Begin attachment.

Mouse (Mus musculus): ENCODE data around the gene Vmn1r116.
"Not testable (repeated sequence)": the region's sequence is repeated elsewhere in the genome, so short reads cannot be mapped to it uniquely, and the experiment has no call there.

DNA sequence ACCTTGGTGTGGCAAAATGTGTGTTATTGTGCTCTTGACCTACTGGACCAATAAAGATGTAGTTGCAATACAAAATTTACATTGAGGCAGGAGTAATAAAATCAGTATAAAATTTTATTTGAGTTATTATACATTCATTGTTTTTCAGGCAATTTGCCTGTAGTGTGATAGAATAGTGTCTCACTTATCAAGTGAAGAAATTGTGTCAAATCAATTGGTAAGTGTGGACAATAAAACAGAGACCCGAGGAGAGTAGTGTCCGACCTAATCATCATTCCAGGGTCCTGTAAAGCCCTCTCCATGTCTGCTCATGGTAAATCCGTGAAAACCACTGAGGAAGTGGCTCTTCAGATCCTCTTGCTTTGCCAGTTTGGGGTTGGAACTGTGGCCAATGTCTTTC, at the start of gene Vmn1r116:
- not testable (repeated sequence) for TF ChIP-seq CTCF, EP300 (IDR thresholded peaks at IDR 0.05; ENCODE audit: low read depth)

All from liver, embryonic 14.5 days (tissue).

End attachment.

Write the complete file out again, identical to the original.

Mouse (Mus musculus): ENCODE data around the gene Vmn1r116.
"Not testable (repeated sequence)": the region's sequence is repeated elsewhere in the genome, so short reads cannot be mapped to it uniquely, and the experiment has no call there.

DNA sequence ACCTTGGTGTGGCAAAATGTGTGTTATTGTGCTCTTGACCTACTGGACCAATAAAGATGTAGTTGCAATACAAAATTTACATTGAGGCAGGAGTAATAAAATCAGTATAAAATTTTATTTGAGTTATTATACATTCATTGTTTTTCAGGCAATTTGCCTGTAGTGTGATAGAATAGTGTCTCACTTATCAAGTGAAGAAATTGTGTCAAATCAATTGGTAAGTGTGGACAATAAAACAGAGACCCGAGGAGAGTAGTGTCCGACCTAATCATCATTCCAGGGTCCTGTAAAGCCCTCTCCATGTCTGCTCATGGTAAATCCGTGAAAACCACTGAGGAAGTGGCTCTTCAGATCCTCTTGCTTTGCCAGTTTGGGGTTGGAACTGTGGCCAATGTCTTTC, at the start of gene Vmn1r116:
- not testable (repeated sequence) for TF ChIP-seq CTCF, EP300 (IDR thresholded peaks at IDR 0.05; ENCODE audit: low read depth)

All from liver, embryonic 14.5 days (tissue).